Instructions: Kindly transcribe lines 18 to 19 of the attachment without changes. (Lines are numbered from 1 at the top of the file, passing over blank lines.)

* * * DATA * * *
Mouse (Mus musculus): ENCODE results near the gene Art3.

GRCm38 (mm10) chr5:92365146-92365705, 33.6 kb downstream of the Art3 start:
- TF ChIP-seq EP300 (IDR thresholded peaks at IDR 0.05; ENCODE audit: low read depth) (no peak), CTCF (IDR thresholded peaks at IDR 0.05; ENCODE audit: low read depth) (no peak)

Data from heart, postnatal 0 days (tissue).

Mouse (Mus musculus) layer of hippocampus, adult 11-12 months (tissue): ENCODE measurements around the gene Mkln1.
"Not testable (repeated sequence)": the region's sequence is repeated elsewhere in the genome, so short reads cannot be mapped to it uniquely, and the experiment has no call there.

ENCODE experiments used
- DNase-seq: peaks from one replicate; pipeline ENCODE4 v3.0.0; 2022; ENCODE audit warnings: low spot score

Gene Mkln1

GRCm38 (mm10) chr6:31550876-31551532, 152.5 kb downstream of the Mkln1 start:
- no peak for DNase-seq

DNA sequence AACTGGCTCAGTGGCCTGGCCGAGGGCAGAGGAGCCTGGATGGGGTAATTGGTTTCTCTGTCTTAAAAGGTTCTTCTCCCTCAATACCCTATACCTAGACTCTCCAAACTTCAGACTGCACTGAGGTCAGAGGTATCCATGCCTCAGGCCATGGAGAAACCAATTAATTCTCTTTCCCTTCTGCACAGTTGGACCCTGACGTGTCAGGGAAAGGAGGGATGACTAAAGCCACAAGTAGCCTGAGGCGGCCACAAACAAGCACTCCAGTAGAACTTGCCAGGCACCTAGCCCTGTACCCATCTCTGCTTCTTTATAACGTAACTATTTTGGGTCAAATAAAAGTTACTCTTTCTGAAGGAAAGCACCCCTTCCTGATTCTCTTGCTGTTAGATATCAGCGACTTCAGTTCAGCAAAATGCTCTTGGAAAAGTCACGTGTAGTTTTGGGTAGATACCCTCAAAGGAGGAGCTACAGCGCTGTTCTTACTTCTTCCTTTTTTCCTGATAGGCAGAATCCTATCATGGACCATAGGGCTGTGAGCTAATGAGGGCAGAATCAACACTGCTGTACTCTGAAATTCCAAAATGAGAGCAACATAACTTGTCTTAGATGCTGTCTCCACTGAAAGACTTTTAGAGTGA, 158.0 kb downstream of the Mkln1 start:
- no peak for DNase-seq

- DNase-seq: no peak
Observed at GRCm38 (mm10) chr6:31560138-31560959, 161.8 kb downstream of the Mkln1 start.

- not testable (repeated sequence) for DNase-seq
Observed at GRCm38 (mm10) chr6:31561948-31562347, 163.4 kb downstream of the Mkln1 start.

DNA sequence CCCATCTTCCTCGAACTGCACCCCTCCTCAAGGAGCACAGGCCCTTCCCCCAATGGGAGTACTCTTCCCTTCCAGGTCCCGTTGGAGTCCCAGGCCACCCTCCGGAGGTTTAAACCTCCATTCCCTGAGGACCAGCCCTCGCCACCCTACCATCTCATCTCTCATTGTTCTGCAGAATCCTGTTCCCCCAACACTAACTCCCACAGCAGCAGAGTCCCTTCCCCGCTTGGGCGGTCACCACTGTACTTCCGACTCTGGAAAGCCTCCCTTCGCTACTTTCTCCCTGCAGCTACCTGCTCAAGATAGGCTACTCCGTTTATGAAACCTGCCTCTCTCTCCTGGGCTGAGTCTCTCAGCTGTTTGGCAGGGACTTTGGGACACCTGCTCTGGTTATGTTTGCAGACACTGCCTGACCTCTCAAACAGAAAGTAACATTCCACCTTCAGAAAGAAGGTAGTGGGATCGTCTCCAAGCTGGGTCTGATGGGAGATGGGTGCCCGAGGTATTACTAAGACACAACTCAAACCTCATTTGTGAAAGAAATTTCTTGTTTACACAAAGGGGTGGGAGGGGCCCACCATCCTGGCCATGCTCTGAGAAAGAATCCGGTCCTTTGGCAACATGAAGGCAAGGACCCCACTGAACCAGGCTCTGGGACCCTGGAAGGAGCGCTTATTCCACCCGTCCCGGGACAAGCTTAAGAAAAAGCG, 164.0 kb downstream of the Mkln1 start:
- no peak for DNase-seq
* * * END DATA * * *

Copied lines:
DNA sequence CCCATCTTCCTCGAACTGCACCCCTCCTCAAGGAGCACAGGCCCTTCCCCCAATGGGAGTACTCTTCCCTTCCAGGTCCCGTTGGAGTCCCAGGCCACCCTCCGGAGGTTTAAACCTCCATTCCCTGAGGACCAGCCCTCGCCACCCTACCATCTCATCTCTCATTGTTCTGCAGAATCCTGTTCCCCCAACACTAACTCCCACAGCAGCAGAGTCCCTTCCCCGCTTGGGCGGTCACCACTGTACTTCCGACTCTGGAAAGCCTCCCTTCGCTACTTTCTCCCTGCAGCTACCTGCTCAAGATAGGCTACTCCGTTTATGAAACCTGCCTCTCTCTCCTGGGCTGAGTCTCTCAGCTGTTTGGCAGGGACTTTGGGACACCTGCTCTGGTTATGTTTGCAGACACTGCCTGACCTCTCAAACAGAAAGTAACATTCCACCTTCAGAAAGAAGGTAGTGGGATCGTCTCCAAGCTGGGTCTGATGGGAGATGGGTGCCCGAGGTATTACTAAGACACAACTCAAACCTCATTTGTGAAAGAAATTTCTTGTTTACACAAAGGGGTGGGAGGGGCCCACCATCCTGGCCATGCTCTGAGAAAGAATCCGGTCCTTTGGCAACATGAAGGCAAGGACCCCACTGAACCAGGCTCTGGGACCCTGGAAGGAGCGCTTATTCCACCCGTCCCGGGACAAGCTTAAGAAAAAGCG, 164.0 kb downstream of the Mkln1 start:
- no peak for DNase-seq